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Escape Fire (2012)
Friday, October 5, 2012
Some thematic material.
Don Berwick, Shannon Brownlee, Steve Burd
Susan Frömke, Matthew Heineman
Escape Fire tackles one of the most pressing issues of our time: what can be done to save our broken medical system? Award-winning filmmakers Matthew Heineman and Susan Froemke follow dramatic human stories as well as leaders fighting to transform healthcare at the highest levels of medicine, industry, government, and even the US military. The film examines the powerful forces trying to maintain the status quo in an industry designed for quick fixes rather than prevention, for profit-driven care rather than patient-driven care. After decades of resistance, a movement to bring innovative high-touch, low-cost methods of prevention and healing into our high-tech, costly system is finally gaining ground. Escape Fire is about finding a way out. It's about saving the health of a nation
Escape Fire (2012) | Review
Doing More, Not Better
The film has plenty of statistics that are very interesting. (However, one should always keep Mark Twain [or Benjamin Disraeli] in mind when stats are brought up: "There are three kinds of lies: lies, damned lies, and statistics.") For example, the rest of the developed world pays $3000 per capita for healthcare. In the U.S. the per capita cost is $8000. Yet we are fiftieth on the list of life expectancy. Another example, if the cost of eggs has gone up as much as health insurance since the end of World War II, they would cost $55 a dozen.
The main problem, according to the filmmakers, is that we really don't have a healthcare system, we have a disease care system. The whole system is designed more to address sickness than health. We spend vast amounts of money on disease intervention but almost nothing on prevention. For example, if a doctor talks with a patient for five minutes and puts in a coronary stent, he or she will likely be paid about $1500. If the doctor spends 45 minutes talking to a patient to assist in lifestyle changes, they will be paid about $15. Which plan do you think doctors choose to follow? (A stent, by the way, does not increase life expectancy or prevent heart attack. A lifestyle change can have a very positive effect on life expectancy and preventing heart attack.) As one doctor says, they get paid for doing more, not for doing better.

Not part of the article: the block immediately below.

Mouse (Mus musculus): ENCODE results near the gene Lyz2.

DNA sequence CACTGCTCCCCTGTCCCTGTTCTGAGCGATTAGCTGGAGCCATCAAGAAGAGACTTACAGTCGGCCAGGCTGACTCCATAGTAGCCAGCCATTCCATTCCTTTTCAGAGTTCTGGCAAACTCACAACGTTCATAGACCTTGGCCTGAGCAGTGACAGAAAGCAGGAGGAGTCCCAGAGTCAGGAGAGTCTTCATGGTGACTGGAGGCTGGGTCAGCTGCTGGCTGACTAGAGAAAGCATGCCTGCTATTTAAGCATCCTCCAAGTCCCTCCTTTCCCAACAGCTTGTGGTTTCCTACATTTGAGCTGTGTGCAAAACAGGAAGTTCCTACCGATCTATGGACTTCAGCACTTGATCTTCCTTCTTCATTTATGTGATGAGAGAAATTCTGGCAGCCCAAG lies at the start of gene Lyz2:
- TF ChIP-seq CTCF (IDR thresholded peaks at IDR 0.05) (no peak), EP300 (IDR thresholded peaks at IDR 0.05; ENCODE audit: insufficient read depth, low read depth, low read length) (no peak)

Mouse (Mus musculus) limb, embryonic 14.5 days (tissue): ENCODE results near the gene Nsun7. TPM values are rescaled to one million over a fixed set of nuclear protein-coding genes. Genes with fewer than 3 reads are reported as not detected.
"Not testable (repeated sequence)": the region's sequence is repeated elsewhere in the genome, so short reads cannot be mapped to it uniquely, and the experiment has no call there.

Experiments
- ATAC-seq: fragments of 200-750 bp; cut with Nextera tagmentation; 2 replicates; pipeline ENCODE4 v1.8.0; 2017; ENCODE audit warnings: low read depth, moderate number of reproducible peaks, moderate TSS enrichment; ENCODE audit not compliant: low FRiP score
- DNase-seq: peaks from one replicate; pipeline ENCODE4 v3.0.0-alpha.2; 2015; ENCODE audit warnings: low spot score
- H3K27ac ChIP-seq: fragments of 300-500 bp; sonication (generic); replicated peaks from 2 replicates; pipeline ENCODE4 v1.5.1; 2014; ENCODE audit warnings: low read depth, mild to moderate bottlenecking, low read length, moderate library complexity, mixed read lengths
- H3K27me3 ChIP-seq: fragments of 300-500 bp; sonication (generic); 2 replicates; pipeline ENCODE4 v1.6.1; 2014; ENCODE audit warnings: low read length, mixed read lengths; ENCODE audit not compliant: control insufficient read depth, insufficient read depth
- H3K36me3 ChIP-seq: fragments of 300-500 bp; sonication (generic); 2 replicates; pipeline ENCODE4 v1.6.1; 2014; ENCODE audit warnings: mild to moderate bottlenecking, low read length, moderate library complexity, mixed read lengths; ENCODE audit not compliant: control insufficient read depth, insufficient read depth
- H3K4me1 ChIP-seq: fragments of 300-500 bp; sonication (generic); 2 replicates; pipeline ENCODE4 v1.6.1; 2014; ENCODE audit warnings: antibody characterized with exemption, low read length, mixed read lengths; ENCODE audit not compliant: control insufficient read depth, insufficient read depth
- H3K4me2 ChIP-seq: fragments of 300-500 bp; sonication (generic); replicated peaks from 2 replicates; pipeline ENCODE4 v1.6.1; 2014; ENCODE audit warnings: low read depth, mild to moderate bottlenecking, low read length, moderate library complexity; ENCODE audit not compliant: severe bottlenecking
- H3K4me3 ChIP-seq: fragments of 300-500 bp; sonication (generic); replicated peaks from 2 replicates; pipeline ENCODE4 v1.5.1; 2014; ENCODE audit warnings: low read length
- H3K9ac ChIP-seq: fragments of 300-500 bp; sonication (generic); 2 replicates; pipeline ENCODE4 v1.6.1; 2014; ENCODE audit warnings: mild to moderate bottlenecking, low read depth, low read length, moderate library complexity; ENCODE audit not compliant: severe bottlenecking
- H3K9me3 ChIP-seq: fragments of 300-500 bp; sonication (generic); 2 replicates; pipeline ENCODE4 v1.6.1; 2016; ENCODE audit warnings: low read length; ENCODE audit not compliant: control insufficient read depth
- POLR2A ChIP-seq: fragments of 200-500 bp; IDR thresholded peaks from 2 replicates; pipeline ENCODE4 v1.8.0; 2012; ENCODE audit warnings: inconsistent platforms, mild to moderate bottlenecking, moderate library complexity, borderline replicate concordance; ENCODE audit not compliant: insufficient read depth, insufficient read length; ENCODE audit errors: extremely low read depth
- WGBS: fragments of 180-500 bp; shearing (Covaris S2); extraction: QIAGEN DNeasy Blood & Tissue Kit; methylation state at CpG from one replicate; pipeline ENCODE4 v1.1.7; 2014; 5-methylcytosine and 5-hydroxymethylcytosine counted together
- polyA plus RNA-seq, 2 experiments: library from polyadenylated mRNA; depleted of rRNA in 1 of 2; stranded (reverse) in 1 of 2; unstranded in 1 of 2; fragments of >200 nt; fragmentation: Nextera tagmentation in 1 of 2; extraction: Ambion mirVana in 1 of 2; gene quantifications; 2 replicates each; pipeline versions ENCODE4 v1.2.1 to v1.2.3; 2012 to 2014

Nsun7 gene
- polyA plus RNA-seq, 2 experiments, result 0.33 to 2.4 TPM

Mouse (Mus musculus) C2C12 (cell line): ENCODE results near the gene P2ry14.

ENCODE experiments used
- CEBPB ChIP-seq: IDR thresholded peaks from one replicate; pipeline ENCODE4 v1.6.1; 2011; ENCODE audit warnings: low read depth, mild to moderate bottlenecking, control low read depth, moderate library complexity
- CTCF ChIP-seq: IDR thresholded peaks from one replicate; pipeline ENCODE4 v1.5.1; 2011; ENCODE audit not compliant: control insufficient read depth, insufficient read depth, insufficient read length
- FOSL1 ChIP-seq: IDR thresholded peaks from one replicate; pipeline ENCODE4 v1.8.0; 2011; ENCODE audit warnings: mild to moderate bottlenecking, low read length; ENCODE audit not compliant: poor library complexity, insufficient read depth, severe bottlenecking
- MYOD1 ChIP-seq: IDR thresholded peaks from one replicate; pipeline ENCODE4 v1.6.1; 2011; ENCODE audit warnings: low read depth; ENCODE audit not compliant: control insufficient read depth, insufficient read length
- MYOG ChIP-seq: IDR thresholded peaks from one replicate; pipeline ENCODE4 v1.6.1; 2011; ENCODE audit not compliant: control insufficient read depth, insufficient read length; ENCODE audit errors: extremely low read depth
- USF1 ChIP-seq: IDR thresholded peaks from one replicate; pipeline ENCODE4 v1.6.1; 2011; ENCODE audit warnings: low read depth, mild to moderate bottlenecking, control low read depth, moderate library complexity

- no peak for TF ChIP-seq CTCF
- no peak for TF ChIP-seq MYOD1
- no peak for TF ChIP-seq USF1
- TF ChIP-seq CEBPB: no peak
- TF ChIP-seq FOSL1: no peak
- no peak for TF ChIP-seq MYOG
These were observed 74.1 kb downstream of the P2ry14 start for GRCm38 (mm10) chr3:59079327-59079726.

There are many other issues the film brings out, some more clearly than others. An array of medical people speak to the issues, including Dr. Andrew Weil, who advocates integrated care involving lifestyle and nutrition care; Dr. Don Berwick, former head of Medicare and Medicaid; Dr. Steven Nissen, Chairman of Cardiovascular Medicine at the Cleveland Clinic; and Wendell Potter, former Director of Communication for insurance company CIGNA, who resigned from his job in a crisis of conscience.
The film spends most of its time with the problems. It could have used a bit more of the development of the problems that got us to this point so we would have a better idea how to respond. It does spend some time on changes, which require far more than just broader insurance coverage. The film's title comes from a story of smoke jumpers in a forest fire. When they were trapped most ran trying to escape, but one set a fire around him to burn up fuel (an "escape fire"). It was only the one who thought outside the box who survived. The filmmakers suggest that we are going to have to be just as counterintuitive if we are to fix a system that is seriously flawed.
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